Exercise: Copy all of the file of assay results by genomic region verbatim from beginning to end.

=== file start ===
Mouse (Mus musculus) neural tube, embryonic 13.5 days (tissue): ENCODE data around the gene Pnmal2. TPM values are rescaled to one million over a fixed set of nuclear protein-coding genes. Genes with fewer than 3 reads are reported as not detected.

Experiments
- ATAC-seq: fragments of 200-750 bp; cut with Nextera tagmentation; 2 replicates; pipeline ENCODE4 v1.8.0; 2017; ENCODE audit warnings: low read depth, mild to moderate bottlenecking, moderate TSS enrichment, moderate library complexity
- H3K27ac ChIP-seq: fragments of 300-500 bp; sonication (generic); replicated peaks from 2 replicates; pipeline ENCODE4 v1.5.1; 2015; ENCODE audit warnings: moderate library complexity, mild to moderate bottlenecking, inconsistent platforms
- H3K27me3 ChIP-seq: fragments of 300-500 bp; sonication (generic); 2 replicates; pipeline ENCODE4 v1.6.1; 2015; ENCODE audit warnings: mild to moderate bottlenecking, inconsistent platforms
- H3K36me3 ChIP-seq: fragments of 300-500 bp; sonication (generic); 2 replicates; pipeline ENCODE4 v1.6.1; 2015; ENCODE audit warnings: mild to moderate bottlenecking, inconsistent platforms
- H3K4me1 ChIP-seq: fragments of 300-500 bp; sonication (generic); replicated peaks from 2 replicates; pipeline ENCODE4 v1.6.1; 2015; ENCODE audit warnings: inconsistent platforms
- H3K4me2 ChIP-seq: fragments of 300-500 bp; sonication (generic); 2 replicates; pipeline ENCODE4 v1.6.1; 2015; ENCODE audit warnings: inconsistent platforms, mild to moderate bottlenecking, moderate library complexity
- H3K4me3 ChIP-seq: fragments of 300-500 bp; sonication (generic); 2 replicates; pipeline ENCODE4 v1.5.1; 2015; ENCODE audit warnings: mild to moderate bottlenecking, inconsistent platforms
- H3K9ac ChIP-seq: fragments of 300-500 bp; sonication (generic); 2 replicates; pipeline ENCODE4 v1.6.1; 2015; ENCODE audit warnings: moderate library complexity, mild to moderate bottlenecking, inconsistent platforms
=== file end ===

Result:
Mouse (Mus musculus) neural tube, embryonic 13.5 days (tissue): ENCODE data around the gene Pnmal2. TPM values are rescaled to one million over a fixed set of nuclear protein-coding genes. Genes with fewer than 3 reads are reported as not detected.

Experiments
- ATAC-seq: fragments of 200-750 bp; cut with Nextera tagmentation; 2 replicates; pipeline ENCODE4 v1.8.0; 2017; ENCODE audit warnings: low read depth, mild to moderate bottlenecking, moderate TSS enrichment, moderate library complexity
- H3K27ac ChIP-seq: fragments of 300-500 bp; sonication (generic); replicated peaks from 2 replicates; pipeline ENCODE4 v1.5.1; 2015; ENCODE audit warnings: moderate library complexity, mild to moderate bottlenecking, inconsistent platforms
- H3K27me3 ChIP-seq: fragments of 300-500 bp; sonication (generic); 2 replicates; pipeline ENCODE4 v1.6.1; 2015; ENCODE audit warnings: mild to moderate bottlenecking, inconsistent platforms
- H3K36me3 ChIP-seq: fragments of 300-500 bp; sonication (generic); 2 replicates; pipeline ENCODE4 v1.6.1; 2015; ENCODE audit warnings: mild to moderate bottlenecking, inconsistent platforms
- H3K4me1 ChIP-seq: fragments of 300-500 bp; sonication (generic); replicated peaks from 2 replicates; pipeline ENCODE4 v1.6.1; 2015; ENCODE audit warnings: inconsistent platforms
- H3K4me2 ChIP-seq: fragments of 300-500 bp; sonication (generic); 2 replicates; pipeline ENCODE4 v1.6.1; 2015; ENCODE audit warnings: inconsistent platforms, mild to moderate bottlenecking, moderate library complexity
- H3K4me3 ChIP-seq: fragments of 300-500 bp; sonication (generic); 2 replicates; pipeline ENCODE4 v1.5.1; 2015; ENCODE audit warnings: mild to moderate bottlenecking, inconsistent platforms
- H3K9ac ChIP-seq: fragments of 300-500 bp; sonication (generic); 2 replicates; pipeline ENCODE4 v1.6.1; 2015; ENCODE audit warnings: moderate library complexity, mild to moderate bottlenecking, inconsistent platforms